The potential for localized and location-based marketing is high – especially with estimates of retail sales from “beacon-triggered messages”, which grew from $4.1 billion to $44.4 billion between 2015 and 2016, according to Statista. Coupled with 77 percent of U.S. citizens having a smartphone, based on a November 2016 Pew Research Center survey, the ability to reach consumers is the best it's ever been[P1] . With technology and smartphones making sales ripe, how can businesses make the most of localized and location-based marketing to reach consumers and business clients?
Maximize a Localized Consumer Experience
With a mobile website, there’s no one-size-fits-all design. However, there are some common elements that provide better functionality when viewed on a mobile device. These include the ability to press a phone number for assisted dialing or an email address right on the screen to email the business instantly. Other elements include fewer but larger buttons to search the website, navigate between pages, and for easy access to the address, operating hours and social networking sites connected to the business.
Creating a mobile optimized website is the first step to help locals and travelers find nearby businesses. While location-based marketing certainly includes targeting nearby customers as a first priority, it needn’t be limited to potential customers within a defined area. When anyone is looking on the internet for a business in a particular city or town, it is found by a search query for a product or service. For example, a targeted keyword phrase might be "Tampa coffee shop" or "art galleries near L'Enfant Plaza."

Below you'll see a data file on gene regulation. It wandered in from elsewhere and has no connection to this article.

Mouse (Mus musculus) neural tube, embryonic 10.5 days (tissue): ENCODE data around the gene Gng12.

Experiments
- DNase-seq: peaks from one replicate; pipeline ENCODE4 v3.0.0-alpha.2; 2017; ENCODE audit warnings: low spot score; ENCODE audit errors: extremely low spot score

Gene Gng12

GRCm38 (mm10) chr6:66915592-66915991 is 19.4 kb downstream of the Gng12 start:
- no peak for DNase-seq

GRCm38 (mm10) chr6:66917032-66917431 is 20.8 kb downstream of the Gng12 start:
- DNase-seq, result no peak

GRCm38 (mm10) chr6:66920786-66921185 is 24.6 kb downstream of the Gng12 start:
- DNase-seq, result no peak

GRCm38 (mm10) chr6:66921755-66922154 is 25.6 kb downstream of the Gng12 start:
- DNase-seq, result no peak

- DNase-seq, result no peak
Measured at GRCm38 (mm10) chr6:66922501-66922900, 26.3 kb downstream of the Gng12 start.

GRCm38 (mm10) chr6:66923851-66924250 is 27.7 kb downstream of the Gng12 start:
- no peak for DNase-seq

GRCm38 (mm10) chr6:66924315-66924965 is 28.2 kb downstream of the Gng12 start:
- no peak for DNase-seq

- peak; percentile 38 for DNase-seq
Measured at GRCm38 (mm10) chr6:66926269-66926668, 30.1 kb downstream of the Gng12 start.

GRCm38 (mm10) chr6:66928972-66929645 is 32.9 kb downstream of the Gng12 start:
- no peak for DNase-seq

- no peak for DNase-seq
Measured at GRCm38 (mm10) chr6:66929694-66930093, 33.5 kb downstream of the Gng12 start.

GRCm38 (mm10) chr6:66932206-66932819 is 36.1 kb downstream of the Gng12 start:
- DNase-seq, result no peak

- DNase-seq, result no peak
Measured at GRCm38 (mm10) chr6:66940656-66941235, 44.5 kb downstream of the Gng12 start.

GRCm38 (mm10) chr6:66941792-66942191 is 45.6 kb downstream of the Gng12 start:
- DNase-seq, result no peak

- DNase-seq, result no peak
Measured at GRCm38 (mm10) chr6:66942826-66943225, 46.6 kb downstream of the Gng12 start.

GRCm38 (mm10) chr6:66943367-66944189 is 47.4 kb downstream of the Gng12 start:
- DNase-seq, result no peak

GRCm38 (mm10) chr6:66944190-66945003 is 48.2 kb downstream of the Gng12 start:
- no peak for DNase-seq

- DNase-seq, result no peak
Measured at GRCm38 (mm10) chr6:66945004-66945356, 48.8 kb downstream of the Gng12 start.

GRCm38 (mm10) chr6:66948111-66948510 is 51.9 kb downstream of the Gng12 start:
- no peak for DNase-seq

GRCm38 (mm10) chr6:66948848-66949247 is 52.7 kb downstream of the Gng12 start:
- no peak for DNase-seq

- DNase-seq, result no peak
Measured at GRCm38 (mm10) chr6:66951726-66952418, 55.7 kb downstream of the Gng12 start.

Another way to localize a marketing campaign is to work with one’s location, along with calendar or seasonal events in conjunction with keywords. This can either take the form of marketing campaigns that take advantage of well-known events, such as Mardi Gras in New Orleans. You can target mobile users seeking Mardi Gras information with keyword optimization for, say, festive clothing or regional foods. It can also work with weather events, such as unusually warm spells during Midwest winters. This type of weather event could be leveraged to target customers for fans in the case of heat spells.
Put the Consumer in Control
One way for retailers to take advantage of location-based marketing, especially in a store or a defined area near a retail or business establishment, is to let the consumer control his options. Whether using an app, a push notification or text messages, it’s a good idea to ask the user for permission to receive notifications in order to gain his trust. This puts the customer in control of how many messages he’ll receive and when, making them more effective.
Another way to better connect with customers through location-based marketing is to create a fast and convenient experience. Using an app, a brick-and-mortar retailer can ask if the customer would like to place an order and pay for it before he visits the store. All that's left is to pick up the item in the store or through curbside delivery, if it's available with the merchant.
[P1] Sources for statistics: